But Corbett made no attempt to grapple with the globalized economic system. He had no clue where the “pressure points” lay, so his dicta could not be right—unless by accident. While Corbett’s simplicity is attractive, its utility for today’s Navy is questionable. The trade interdiction mission is complex. Corbett’s apparent discomfort with and inability to express the economic significance of commerce interdiction only amplifies his questionable relevance in maritime strategy. Yet, his views inform current U.S. Navy discussions regarding naval strategy and doctrine.23 All other things being equal, the enemy’s economy should be “the ultimate target of sea power.”24 Rather than relying on Corbett’s operational theory, perhaps the Navy should put strategy first, as Mahan did. If interdicting Chinese commerce is the plan, then it is time to dust off Mahan, not Corbett.
1. Daniel E. Ward, “Going to War with China? Dust Off Corbett!” U.S. Naval Institute Proceedings 146, no. 1 (January 2020).
2. Kevin O’Rourke and Jeffrey Williamson, eds., Globalization and History: The Evolution of a Nineteenth-Century Atlantic Economy (Cambridge, MA: MIT Press, 1999).
3. Nicholas A. Lambert, “Brits-Krieg: The Strategy of Economic Warfare,” in Understanding Cyber Conflict: Fourteen Analogies, George Perkovich and Ariel E. Levitte, eds. (Washington, DC: Georgetown University Press, 2017), 123–45.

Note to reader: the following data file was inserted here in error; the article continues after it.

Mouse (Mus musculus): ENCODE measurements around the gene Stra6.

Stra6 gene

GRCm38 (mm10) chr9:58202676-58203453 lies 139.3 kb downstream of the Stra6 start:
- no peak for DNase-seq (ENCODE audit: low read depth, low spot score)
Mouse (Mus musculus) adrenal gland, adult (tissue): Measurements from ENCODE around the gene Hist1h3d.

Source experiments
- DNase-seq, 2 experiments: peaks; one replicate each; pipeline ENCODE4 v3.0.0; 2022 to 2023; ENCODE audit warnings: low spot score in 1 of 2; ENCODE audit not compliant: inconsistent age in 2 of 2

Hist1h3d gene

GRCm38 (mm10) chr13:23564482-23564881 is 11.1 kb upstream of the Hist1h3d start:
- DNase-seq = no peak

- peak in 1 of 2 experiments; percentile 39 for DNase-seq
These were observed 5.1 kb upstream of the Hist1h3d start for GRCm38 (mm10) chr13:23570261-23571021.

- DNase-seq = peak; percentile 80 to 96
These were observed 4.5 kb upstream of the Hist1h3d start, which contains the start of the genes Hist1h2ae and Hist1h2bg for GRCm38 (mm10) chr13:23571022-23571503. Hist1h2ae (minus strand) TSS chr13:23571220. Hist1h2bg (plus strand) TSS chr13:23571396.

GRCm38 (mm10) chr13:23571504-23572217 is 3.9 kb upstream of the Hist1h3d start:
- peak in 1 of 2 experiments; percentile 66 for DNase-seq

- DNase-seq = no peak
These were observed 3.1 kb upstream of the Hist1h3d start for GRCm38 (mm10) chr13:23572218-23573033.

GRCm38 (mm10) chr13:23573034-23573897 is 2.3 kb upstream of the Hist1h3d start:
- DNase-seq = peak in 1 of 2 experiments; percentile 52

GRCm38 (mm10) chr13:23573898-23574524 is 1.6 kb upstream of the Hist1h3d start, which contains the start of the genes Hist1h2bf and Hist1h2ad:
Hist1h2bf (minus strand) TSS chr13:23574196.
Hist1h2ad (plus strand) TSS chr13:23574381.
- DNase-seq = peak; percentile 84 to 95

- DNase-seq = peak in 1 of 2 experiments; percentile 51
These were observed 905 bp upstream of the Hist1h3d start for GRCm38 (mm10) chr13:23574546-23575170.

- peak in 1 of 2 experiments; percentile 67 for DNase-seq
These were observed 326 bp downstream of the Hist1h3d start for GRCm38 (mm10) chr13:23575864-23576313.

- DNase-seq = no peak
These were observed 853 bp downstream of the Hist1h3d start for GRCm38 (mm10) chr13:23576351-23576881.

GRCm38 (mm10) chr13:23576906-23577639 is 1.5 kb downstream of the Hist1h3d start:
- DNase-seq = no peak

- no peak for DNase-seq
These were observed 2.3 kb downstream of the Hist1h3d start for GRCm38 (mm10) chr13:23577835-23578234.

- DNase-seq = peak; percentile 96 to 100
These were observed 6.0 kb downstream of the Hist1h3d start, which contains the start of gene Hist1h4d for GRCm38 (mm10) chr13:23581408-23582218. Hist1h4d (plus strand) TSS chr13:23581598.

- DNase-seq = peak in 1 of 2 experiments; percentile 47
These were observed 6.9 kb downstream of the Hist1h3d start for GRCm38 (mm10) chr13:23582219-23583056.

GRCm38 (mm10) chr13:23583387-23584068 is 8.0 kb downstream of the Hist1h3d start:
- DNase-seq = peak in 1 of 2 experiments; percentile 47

4. Lambert, “Brits-Krieg,” 127.
5. Katherine C. Epstein, “The Conundrum of American Power in the Age of World War I,” Modern American History (2019): 2, 345–65.
6. Ivan Bloch, Is War Now Impossible? Being an Abridgment of “The War of the Future in its Technical, Economic, and Political Relations” (London: Ballantyne Press, 1899), vii–lxii.
7. Alfred Thayer Mahan, “Commerce and War,” The New York Times, 17 November 1898; Alfred Thayer Mahan, “Commerce and War,” The New York Times, 23 November 1898.
8. Julian Corbett, “The Capture of Private Property at Sea,” in Some Neglected Aspects of War, Alfred Thayer Mahan, ed. (Boston, MA: Little, Brown, and Company, 1907), 131. Corbett citing a quote from Alfred Thayer Mahan’s “Sea Power in Its Relations to the War of 1812.”
9. Corbett, “The Capture of Private Property at Sea.”
10. Corbett; Alfred Thayer Mahan, “The Hague Convention of 1907, and the Question of Immunity for Belligerent Merchant Shipping,” in Some Neglected Aspects of War, Alfred Thayer Mahan, ed. (Boston, MA: Little, Brown, and Company, 1907), 171.
11. Mahan, “The Hague Convention of 1907.”
12. Mahan, 163, 173.
13. Mahan, 165, 179, 189.
14. Julian Corbett, ed., Some Principles of Maritime Strategy (New York: Longmans, Green, and Co., 1918), 94.
15. Corbett, “The Capture of Private Property at Sea,” 131.
16. Corbett, 93, 95.
17. Corbett, 131, 132, 135–36.
18. See footnotes eight and nine.
19. Mahan, “The Hague Convention of 1907,” 178.
20. Jon Tetsuro Sumida, Inventing Grand Strategy and Teaching Command: The Classic Works of Alfred Thayer Mahan Reconsidered (Washington, DC: The Woodrow Wilson Center Press, 1997).
21. Ward, “Going to War With China? Dust Off Corbett!”
22. “Review of Maritime Transport,” United Nations Report (2016), unctad.org/en/PublicationsLibrary/rmt2016_en.pdf.
23. Nicholas Lambert, “False Prophet?: The Maritime Theory of Julian Corbett and Professional Military Education,” The Journal of Military History 77 (July 2013): 1055–78.
24. Lambert, “False Prophet?”